It is written in Proverbs 21, Like as the rivers of the waters: even so the heart of a king is in the hands of the Lord. The Lord may turn his heart which way soever it shall please him. First, in this place thou dost see that the rivers and the division of waters are the works of God, as well as all things which can be named in heaven, or in earth or in the waters. The text is so clear that it needs no long explanation, for by it we do perceive that the heart or will of a king (for in the Scriptures the heart and will are synonymous) is not free, nor is it at his liberty and pleasure, but captive and bound to the pleasure and will of the Lord, causing it to incline and lean where it pleaseth Him, either to godliness or the contrary, both fulfilling His will. Yet for all that, good Reader, beware you do not mistakenly understand me wrongly because I say that God doth turn and incline the heart. I do not infer for one moment that in so doing God works ungodliness. For this Scripture which describes His inclining or turning is as much to say He softens or hardens, letting a man run into a reprobate mind, holding away his hand from him, which is as much to say (to make it more plain) that the Lord doth relinquish and leave him to his own mere natural frailness. That lesson, which you do read here of the heart or will of a king, should as well be understood of all men, for if that one be true, that the king’s heart and will be subject to the will of God, how much more are other men’s cogitations, thoughts, wills, and deeds.
They say and again object that the inclination and moving of the hand of the Lord doth not cause or work bondage or necessity in the will of man, wherein they be foul deceived, not giving glory to the Lord as they ought to do. For the Lord doth move and stir a man to Godliness as often as he doth pour into him His Spirit and true faith….To be brief, in all things where the Spirit of God doth move and stir us, is contained a necessity and bondage of the Spirit, decreed and ordained from the beginning. Likewise, also of those things which a man doth work inclined to ungodliness, that is to say, given to a reprobate mind, being left to the spirit of fornication, to himself, to his own natural fragility and weakness. For the wicked cannot but choose to do wickedly, for as much as he is flesh, and therefore all his works sin.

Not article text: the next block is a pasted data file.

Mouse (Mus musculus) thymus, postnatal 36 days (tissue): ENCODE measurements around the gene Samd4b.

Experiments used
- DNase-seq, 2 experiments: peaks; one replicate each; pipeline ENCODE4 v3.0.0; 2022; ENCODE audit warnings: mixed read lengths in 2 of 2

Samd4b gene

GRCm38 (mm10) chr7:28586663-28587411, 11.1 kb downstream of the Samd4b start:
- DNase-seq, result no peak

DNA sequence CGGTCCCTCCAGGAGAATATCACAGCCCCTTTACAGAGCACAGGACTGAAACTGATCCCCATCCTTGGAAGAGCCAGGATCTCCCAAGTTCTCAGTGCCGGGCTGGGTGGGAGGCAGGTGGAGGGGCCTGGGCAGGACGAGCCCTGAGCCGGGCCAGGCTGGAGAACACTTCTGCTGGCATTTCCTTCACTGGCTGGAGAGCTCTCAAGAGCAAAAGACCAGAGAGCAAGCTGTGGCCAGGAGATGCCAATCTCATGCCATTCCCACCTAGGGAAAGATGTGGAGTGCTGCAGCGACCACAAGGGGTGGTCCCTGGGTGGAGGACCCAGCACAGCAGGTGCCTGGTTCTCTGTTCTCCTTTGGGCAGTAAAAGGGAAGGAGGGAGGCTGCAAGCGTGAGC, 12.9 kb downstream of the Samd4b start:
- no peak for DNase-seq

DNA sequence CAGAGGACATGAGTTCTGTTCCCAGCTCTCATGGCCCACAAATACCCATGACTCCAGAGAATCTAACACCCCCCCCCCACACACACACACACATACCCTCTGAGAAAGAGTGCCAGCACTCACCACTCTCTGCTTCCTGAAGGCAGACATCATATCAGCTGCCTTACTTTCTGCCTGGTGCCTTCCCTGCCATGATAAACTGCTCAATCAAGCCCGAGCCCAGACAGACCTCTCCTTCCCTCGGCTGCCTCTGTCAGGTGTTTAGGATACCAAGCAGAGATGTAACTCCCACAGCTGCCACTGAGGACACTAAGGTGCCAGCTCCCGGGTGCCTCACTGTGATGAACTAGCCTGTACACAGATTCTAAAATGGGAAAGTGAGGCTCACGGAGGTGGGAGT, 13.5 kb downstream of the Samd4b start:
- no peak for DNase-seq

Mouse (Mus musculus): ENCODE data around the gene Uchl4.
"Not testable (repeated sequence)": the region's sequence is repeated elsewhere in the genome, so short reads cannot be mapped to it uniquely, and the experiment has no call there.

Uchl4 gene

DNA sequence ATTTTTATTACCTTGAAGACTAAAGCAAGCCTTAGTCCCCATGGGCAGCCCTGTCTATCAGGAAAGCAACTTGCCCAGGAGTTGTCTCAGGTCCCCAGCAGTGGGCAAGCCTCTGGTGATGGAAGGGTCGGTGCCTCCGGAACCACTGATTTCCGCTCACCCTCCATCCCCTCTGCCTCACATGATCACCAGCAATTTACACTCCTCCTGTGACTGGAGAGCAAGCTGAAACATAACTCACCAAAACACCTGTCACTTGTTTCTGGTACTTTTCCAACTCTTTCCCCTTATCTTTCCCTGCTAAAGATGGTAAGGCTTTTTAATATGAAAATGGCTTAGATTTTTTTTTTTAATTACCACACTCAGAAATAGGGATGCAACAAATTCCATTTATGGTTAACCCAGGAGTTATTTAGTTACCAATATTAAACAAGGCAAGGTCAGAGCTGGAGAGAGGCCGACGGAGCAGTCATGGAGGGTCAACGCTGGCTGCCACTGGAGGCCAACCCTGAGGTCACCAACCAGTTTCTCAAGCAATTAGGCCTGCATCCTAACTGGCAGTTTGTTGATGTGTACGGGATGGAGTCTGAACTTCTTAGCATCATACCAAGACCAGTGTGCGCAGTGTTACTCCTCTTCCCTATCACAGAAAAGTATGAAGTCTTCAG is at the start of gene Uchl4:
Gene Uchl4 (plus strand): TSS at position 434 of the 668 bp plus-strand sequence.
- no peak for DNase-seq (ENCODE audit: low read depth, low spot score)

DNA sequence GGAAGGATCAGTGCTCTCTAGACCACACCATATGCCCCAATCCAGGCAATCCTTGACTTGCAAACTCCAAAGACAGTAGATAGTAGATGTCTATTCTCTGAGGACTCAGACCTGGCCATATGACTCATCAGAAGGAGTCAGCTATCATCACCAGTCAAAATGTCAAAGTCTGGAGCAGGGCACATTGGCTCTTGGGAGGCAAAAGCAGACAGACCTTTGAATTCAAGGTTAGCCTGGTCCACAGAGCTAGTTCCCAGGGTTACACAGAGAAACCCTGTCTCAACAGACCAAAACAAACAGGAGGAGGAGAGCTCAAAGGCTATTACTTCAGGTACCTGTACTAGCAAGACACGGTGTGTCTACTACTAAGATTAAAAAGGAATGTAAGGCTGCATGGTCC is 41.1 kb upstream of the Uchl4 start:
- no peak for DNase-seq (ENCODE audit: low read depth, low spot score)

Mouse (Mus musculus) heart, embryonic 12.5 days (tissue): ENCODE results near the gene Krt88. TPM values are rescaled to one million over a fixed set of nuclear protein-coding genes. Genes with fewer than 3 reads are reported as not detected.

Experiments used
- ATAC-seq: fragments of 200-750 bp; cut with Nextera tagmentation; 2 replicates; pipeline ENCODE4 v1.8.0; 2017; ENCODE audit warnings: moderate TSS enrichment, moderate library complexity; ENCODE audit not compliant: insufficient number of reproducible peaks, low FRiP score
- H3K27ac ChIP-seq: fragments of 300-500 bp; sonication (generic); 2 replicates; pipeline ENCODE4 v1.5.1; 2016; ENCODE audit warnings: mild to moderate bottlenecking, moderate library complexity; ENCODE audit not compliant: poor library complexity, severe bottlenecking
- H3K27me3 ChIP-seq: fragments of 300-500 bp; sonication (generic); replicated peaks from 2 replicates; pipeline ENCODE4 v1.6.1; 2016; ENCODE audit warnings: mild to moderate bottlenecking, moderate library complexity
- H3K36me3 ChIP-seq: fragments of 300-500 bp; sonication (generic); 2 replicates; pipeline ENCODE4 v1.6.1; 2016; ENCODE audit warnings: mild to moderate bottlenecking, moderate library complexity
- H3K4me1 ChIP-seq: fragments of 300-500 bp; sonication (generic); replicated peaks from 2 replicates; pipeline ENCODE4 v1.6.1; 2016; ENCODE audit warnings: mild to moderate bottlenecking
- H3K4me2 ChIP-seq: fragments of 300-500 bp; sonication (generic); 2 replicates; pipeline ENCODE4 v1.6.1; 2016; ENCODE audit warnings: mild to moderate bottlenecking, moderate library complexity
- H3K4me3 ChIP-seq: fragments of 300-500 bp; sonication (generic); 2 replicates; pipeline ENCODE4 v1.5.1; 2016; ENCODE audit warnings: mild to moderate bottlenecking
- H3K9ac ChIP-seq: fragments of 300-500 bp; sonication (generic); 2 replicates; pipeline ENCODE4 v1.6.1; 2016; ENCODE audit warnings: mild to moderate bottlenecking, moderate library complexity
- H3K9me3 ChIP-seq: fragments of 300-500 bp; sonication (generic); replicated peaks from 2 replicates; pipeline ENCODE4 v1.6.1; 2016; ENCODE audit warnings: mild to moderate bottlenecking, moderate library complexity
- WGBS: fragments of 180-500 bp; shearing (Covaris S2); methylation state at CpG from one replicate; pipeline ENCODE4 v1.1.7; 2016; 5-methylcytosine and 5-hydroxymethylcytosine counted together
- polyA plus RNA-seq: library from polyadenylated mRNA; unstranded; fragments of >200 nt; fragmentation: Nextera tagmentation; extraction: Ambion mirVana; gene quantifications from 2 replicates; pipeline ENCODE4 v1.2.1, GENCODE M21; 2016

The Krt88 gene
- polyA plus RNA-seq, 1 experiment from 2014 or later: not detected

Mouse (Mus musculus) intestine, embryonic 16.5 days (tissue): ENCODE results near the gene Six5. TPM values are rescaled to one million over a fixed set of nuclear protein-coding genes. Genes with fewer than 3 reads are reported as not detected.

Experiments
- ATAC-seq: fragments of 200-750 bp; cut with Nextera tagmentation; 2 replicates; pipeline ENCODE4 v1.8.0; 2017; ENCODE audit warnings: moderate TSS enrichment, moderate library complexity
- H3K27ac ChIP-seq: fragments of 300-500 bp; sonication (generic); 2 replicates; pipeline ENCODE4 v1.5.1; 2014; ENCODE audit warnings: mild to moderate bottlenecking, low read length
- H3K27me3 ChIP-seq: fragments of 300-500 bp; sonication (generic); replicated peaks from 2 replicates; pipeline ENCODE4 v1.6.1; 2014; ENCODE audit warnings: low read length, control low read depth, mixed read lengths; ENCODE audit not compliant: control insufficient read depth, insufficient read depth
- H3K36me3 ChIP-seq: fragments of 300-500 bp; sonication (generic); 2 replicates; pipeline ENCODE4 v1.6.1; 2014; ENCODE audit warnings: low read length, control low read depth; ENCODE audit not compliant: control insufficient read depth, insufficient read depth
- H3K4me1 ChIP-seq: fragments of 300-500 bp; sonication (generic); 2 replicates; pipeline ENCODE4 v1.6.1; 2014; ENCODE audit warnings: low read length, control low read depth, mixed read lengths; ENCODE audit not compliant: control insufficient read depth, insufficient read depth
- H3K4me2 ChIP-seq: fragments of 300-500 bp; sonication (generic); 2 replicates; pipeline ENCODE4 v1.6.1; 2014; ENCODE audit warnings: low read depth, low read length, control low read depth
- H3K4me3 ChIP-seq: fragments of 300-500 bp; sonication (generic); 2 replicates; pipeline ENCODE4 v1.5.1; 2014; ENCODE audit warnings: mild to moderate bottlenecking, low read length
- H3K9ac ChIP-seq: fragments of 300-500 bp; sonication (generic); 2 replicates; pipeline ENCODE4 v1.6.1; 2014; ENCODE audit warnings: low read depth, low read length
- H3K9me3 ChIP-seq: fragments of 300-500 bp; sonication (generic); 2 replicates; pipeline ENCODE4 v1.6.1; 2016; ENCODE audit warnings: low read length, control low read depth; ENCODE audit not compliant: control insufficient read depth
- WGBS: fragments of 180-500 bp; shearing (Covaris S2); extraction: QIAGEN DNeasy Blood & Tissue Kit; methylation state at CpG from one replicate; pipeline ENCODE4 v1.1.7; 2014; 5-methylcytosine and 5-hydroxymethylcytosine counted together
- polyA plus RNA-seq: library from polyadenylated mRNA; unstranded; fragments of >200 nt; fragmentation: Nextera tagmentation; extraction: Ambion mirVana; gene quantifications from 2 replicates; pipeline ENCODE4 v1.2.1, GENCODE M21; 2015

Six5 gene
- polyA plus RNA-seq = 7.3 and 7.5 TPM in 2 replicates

It is also not possible that the Lord did not know that man’s wickedness committed at any time would occur, for by His prescience and foreknowledge He did know from the beginning what would occur. Whereby we do argue from logic that all these things whereto they do either move and stir us or harden us, leaving us to our own selves, are done or committed of inevitable necessity.
Take heed once again, gentle Reader, and beware thou dost not reason too far in this matter, lest thou dost fall into inconvenience and a wrong judgment or opinion of the Lord to thine own destruction and death. Always reverence His most blessed judgment to the profound deepness whereof no man at any time is able to attain.
It is written in Exodus 9 and Romans 9, Therefore have I kept thee, saith the Lord, to shew in thee my strength and that my name should be spread and blazed through all the earth. This place the flesh will not have to be understood correctly, but reasons in this manner: ‘It is a foul inconvenience to say that the Lord hath hardened man’s heart to the intent that by the wickedness and ungodliness of him who is hardened the Lord should set forth and shew His mighty power and glory.’ This is the reasoning of the flesh. But I pray you, brethren, let us be wise and sober, not too rash, nor more wise then we need be or is profitable. Why do men go about to find fault and reprehend the word of the Lord? The miserable and ungracious flesh doth find fault at that which she doth not understand nor know. Let not our flesh be our judge. But let the Spirit of God judge in us by His word. The wicked and forsaken people of God in this verse might reason and gather that the Lord hath need of the ungodliness of man, to the setting forth of His glory to the world. Such interpretations come from the devil, for God hath need of nothing. Rather, it pleases Him to use His creatures after His divine and most Godly pleasure and will.